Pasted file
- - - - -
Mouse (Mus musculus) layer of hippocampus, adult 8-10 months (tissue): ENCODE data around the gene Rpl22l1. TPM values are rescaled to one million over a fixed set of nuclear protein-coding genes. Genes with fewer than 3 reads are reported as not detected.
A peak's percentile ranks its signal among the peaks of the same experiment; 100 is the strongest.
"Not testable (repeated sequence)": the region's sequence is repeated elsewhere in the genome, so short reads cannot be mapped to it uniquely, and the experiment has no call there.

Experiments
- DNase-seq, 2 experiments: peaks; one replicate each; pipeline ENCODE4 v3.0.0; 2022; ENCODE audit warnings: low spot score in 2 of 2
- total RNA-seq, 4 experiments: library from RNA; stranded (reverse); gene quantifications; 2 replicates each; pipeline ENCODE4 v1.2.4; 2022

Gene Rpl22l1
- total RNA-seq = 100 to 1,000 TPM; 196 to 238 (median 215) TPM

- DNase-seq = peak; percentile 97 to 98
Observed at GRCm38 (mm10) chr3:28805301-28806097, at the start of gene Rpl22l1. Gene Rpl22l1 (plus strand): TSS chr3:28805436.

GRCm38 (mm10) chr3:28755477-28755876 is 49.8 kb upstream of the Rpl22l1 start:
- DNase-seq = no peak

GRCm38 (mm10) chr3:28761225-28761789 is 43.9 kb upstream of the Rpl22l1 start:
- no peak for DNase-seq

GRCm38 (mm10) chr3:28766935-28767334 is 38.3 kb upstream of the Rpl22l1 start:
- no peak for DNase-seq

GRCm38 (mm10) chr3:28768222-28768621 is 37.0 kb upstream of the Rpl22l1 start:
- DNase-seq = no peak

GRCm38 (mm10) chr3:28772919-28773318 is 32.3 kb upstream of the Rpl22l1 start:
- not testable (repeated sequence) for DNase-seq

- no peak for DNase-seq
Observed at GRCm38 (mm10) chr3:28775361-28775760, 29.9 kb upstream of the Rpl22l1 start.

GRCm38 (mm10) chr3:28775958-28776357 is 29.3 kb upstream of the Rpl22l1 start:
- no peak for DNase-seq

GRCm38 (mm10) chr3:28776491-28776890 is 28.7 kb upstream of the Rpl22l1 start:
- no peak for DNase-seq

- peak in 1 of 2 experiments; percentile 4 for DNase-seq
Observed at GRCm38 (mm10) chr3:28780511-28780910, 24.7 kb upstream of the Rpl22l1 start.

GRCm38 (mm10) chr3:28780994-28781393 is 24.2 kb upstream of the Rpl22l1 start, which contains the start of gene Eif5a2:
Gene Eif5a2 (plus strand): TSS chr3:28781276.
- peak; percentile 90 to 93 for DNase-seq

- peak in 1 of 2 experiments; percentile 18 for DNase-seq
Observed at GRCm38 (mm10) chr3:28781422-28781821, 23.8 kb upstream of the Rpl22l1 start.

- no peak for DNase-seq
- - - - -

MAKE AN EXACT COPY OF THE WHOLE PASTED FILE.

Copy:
Mouse (Mus musculus) layer of hippocampus, adult 8-10 months (tissue): ENCODE data around the gene Rpl22l1. TPM values are rescaled to one million over a fixed set of nuclear protein-coding genes. Genes with fewer than 3 reads are reported as not detected.
A peak's percentile ranks its signal among the peaks of the same experiment; 100 is the strongest.
"Not testable (repeated sequence)": the region's sequence is repeated elsewhere in the genome, so short reads cannot be mapped to it uniquely, and the experiment has no call there.

Experiments
- DNase-seq, 2 experiments: peaks; one replicate each; pipeline ENCODE4 v3.0.0; 2022; ENCODE audit warnings: low spot score in 2 of 2
- total RNA-seq, 4 experiments: library from RNA; stranded (reverse); gene quantifications; 2 replicates each; pipeline ENCODE4 v1.2.4; 2022

Gene Rpl22l1
- total RNA-seq = 100 to 1,000 TPM; 196 to 238 (median 215) TPM

- DNase-seq = peak; percentile 97 to 98
Observed at GRCm38 (mm10) chr3:28805301-28806097, at the start of gene Rpl22l1. Gene Rpl22l1 (plus strand): TSS chr3:28805436.

GRCm38 (mm10) chr3:28755477-28755876 is 49.8 kb upstream of the Rpl22l1 start:
- DNase-seq = no peak

GRCm38 (mm10) chr3:28761225-28761789 is 43.9 kb upstream of the Rpl22l1 start:
- no peak for DNase-seq

GRCm38 (mm10) chr3:28766935-28767334 is 38.3 kb upstream of the Rpl22l1 start:
- no peak for DNase-seq

GRCm38 (mm10) chr3:28768222-28768621 is 37.0 kb upstream of the Rpl22l1 start:
- DNase-seq = no peak

GRCm38 (mm10) chr3:28772919-28773318 is 32.3 kb upstream of the Rpl22l1 start:
- not testable (repeated sequence) for DNase-seq

- no peak for DNase-seq
Observed at GRCm38 (mm10) chr3:28775361-28775760, 29.9 kb upstream of the Rpl22l1 start.

GRCm38 (mm10) chr3:28775958-28776357 is 29.3 kb upstream of the Rpl22l1 start:
- no peak for DNase-seq

GRCm38 (mm10) chr3:28776491-28776890 is 28.7 kb upstream of the Rpl22l1 start:
- no peak for DNase-seq

- peak in 1 of 2 experiments; percentile 4 for DNase-seq
Observed at GRCm38 (mm10) chr3:28780511-28780910, 24.7 kb upstream of the Rpl22l1 start.

GRCm38 (mm10) chr3:28780994-28781393 is 24.2 kb upstream of the Rpl22l1 start, which contains the start of gene Eif5a2:
Gene Eif5a2 (plus strand): TSS chr3:28781276.
- peak; percentile 90 to 93 for DNase-seq

- peak in 1 of 2 experiments; percentile 18 for DNase-seq
Observed at GRCm38 (mm10) chr3:28781422-28781821, 23.8 kb upstream of the Rpl22l1 start.

- no peak for DNase-seq